Does anyone else feel like they let their dogs outside so many times in a day that the motions just all blend together into one cohesive moment and. . . , oh wait, Simon needs to go out again.
(Now you see it. This is a rather crude depiction of the toy, and only because Simon and Rosee completely destroyed theirs before the birth of this blog and so I have no real picture to share with you. To get a real look at the toy you can go and search for it on the Petsmart website.)
When I first saw this toy I thought it would be the perfect rope toy for Simon and Rosee. They both love playing tug-of-war with each other, and had a more traditional type rope toy previously, but after quite a few months of playing with the toy it was pretty much falling apart. Pieces of the rope began falling out and left behind every time the dogs played with it, and after a while it became apparent that a new rope toy was needed. While I did like the more traditional type rope toy because it was pretty sturdy, lasted a fairly long time, and was a toy that both dogs could play with and grab a pretty big piece of to hold, I wanted to see if there was any other rope toy that didn’t have the exposed ends. Simon and Rosee enjoy chewing on these ends a little too much, and before you know it there is a huge mess of strings on the floor. Therefore, when I found this toy I thought I’d try it because the dogs could still have the fun of playing with a rope toy, but I wouldn’t have to worry about vacuuming up the mess afterwards.
Unfortunately, this wasn’t exactly what happened. Now, being that both Simon and Rosee average about 70 lbs. a piece, when they tug it’s a pretty hard tug. So, I knew that this toy wasn’t going to last forever. I mean, I am realistic about the longevity of toys in this household, although I do expect certain types of toys to last at least a month or two at the very least. I definitely expected it to last more than just a few minutes, and I especially thought it could withstand more than a gentle tug. It seemed that almost immediately after giving Simon and Rosee this toy for the second time one end popped out from the middle plastic piece after, and again I stress the words, a gentle tug. Unfortunately at this point, this was the end of the rope toy. Similar to what happens when you pull on a loose thread on a blanket or sweater and then before you know it the whole thing unravels…well that’s what happened to this toy. Once one end was pulled out it didn’t take long before the braided parts were unravelling, strings were falling out, and the other ends came out of the middle plastic piece. To say that this toy was a disappoint is kind of an understatement. However, I feel that this toy’s biggest flaw was that the rope ends that were simply glued into the middle plastic piece. It was way too easy for the ends to be pulled out, and because of that it was way too easy for the whole thing to fall apart.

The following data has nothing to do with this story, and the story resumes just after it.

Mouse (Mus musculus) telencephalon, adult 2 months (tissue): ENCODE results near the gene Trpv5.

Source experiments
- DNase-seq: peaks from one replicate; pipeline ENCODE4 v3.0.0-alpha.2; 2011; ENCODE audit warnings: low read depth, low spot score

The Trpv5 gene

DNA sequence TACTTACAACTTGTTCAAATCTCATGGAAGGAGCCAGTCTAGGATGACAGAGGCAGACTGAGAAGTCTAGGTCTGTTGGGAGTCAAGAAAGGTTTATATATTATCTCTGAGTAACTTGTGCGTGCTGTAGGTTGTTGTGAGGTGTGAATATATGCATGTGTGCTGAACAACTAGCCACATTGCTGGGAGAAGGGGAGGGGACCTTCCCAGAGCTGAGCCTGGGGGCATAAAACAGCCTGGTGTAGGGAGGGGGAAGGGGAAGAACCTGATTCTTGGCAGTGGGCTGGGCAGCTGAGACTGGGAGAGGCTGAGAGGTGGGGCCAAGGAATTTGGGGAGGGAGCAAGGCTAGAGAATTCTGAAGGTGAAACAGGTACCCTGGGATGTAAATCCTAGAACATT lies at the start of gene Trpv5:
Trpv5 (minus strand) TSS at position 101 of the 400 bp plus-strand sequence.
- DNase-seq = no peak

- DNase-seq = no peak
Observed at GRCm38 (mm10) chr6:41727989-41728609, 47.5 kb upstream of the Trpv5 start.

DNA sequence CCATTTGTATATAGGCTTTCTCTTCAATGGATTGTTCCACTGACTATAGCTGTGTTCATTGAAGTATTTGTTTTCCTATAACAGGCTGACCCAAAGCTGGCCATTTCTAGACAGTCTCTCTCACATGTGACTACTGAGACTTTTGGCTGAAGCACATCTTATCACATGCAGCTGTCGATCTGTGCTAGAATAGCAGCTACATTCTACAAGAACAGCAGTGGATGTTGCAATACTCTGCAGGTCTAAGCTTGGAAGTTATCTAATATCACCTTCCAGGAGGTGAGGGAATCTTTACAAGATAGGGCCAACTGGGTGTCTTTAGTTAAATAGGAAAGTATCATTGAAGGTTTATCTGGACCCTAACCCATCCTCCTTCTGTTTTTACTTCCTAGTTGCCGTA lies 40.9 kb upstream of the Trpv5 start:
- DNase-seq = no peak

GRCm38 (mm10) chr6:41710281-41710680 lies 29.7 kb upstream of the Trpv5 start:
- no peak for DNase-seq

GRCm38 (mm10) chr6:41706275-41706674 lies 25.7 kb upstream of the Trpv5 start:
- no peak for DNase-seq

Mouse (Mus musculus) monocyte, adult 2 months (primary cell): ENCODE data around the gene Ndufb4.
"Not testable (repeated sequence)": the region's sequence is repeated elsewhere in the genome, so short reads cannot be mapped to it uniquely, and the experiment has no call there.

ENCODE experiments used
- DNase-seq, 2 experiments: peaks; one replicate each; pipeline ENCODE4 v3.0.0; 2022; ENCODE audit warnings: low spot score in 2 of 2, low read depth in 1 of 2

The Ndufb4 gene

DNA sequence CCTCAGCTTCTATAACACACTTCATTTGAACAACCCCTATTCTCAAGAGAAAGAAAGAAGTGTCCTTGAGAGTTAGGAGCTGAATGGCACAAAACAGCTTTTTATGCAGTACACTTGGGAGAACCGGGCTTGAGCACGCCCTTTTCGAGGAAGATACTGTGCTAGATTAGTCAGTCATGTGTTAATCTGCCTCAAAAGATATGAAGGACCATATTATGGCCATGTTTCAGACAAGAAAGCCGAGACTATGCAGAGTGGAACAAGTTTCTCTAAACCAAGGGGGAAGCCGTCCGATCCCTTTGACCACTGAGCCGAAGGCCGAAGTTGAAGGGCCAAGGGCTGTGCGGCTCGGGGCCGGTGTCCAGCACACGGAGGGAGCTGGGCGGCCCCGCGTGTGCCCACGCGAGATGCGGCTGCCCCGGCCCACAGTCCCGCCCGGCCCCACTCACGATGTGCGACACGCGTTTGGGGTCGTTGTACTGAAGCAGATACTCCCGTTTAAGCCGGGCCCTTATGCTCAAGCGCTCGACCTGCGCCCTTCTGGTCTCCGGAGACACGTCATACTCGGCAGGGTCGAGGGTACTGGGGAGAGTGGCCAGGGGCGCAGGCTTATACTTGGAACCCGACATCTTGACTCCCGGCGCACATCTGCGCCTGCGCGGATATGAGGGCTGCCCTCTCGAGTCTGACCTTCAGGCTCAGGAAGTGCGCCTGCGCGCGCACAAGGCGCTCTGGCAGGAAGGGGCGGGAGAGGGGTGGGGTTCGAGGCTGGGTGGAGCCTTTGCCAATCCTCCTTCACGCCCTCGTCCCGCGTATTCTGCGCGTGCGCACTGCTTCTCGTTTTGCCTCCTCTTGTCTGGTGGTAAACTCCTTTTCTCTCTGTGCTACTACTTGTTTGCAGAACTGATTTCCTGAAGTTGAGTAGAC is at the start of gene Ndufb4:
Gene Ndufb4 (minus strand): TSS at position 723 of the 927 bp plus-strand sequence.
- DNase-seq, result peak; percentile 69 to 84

Overall, this is not a bad toy, but definitely not one for “powerful chewers” or for dogs who really go for it in a game of tug-of-war with each other. If your dog happens to be a light chewer and is more of a “chase me while I have the toy” (this is Rosee’s type when people play with her) type then this could be a good toy for them. Regrettably, this toy did not work out for Simon and Rosee, and I’ll probably just stick to the more traditional rope toys for now.
It’s nice to come home everyday and know that I have at least two loves ready to paw at me (in the nicest way of course because they’re usually too sleepy to do much more).
Powerful chewers. Lock-jaws. Aggressive chewers. All interesting ways to describe the jaws of my two product testers Simon and Rosee, yet they do not seem to capture the true essence of Simon and Rosee’s incessant need to chew. They both have strong jaws, I’m not going to deny that, but their love to chew goes beyond the level of might infused within their teeth.